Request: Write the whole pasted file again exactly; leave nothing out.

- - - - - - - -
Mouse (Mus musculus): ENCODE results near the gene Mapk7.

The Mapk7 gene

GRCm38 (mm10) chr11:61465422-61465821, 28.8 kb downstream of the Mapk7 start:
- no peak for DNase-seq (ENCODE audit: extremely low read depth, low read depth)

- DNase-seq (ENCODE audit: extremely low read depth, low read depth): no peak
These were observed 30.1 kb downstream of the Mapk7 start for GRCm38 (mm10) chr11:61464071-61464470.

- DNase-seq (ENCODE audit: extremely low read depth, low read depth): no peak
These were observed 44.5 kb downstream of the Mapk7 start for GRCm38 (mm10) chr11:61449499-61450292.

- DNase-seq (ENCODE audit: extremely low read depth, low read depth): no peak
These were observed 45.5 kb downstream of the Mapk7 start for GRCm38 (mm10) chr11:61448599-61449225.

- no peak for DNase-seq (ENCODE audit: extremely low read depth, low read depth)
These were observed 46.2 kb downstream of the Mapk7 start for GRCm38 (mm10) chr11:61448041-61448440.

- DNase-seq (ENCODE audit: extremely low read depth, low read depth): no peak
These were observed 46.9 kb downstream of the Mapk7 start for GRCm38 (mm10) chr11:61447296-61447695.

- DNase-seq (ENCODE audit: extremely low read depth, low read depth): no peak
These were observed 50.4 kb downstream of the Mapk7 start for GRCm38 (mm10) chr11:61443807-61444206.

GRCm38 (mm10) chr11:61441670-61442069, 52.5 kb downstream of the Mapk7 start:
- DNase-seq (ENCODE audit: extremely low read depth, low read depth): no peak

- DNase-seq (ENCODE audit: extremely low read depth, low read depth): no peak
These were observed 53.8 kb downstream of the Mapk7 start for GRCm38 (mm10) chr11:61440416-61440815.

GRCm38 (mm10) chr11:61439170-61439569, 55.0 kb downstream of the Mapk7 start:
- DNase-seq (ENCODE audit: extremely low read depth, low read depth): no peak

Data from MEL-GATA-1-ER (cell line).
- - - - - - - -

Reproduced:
Mouse (Mus musculus): ENCODE results near the gene Mapk7.

The Mapk7 gene

GRCm38 (mm10) chr11:61465422-61465821, 28.8 kb downstream of the Mapk7 start:
- no peak for DNase-seq (ENCODE audit: extremely low read depth, low read depth)

- DNase-seq (ENCODE audit: extremely low read depth, low read depth): no peak
These were observed 30.1 kb downstream of the Mapk7 start for GRCm38 (mm10) chr11:61464071-61464470.

- DNase-seq (ENCODE audit: extremely low read depth, low read depth): no peak
These were observed 44.5 kb downstream of the Mapk7 start for GRCm38 (mm10) chr11:61449499-61450292.

- DNase-seq (ENCODE audit: extremely low read depth, low read depth): no peak
These were observed 45.5 kb downstream of the Mapk7 start for GRCm38 (mm10) chr11:61448599-61449225.

- no peak for DNase-seq (ENCODE audit: extremely low read depth, low read depth)
These were observed 46.2 kb downstream of the Mapk7 start for GRCm38 (mm10) chr11:61448041-61448440.

- DNase-seq (ENCODE audit: extremely low read depth, low read depth): no peak
These were observed 46.9 kb downstream of the Mapk7 start for GRCm38 (mm10) chr11:61447296-61447695.

- DNase-seq (ENCODE audit: extremely low read depth, low read depth): no peak
These were observed 50.4 kb downstream of the Mapk7 start for GRCm38 (mm10) chr11:61443807-61444206.

GRCm38 (mm10) chr11:61441670-61442069, 52.5 kb downstream of the Mapk7 start:
- DNase-seq (ENCODE audit: extremely low read depth, low read depth): no peak

- DNase-seq (ENCODE audit: extremely low read depth, low read depth): no peak
These were observed 53.8 kb downstream of the Mapk7 start for GRCm38 (mm10) chr11:61440416-61440815.

GRCm38 (mm10) chr11:61439170-61439569, 55.0 kb downstream of the Mapk7 start:
- DNase-seq (ENCODE audit: extremely low read depth, low read depth): no peak

Data from MEL-GATA-1-ER (cell line).